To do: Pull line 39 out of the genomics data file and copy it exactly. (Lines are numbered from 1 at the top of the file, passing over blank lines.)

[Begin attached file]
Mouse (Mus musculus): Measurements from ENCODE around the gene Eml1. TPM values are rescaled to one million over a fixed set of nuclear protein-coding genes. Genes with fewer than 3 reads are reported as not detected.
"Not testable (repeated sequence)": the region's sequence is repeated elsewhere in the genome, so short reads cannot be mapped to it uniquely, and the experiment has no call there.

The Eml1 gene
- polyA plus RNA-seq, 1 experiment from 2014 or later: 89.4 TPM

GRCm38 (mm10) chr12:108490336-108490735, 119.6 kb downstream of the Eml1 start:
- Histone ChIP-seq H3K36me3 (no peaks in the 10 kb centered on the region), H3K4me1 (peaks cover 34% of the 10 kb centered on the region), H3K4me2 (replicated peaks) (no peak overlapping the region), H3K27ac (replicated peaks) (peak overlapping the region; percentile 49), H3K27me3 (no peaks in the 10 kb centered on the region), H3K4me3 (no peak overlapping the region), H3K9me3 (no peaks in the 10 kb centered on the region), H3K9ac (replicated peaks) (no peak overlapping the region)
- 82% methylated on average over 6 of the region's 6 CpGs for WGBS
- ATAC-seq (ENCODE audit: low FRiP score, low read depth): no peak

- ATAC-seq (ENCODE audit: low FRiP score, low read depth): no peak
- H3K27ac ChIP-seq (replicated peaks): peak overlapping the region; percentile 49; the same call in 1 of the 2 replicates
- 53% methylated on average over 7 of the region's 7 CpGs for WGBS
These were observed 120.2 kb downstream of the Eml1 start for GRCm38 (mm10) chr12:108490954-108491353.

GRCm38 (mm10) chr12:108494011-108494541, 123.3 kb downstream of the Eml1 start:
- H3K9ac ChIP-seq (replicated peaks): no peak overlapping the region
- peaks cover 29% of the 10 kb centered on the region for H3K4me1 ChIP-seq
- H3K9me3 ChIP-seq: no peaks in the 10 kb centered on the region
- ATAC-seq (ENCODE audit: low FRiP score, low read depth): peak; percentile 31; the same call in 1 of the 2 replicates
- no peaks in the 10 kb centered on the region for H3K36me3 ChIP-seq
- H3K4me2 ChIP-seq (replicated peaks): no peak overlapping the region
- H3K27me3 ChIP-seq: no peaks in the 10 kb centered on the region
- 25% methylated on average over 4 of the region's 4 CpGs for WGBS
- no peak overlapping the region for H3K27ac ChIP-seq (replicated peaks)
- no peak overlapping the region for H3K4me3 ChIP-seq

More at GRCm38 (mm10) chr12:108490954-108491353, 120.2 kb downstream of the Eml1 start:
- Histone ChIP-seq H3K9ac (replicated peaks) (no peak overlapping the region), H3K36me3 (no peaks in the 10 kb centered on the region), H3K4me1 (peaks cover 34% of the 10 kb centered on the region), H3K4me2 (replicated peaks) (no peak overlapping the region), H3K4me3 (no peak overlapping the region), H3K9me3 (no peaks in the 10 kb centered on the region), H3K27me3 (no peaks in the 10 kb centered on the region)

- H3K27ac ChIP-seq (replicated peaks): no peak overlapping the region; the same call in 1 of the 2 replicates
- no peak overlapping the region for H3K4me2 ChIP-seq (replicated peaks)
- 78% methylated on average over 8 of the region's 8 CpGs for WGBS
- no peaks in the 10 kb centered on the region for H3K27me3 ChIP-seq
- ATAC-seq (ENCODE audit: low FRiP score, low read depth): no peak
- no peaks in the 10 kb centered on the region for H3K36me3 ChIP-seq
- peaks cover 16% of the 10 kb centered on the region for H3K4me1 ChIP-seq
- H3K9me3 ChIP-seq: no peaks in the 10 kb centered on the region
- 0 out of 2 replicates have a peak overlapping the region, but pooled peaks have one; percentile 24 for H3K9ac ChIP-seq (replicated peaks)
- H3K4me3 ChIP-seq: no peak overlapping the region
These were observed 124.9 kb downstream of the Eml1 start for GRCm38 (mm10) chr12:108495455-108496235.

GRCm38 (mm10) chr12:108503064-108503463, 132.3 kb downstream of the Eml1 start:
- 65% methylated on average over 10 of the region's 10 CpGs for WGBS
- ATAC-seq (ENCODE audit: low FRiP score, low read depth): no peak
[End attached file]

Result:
- ATAC-seq (ENCODE audit: low FRiP score, low read depth): no peak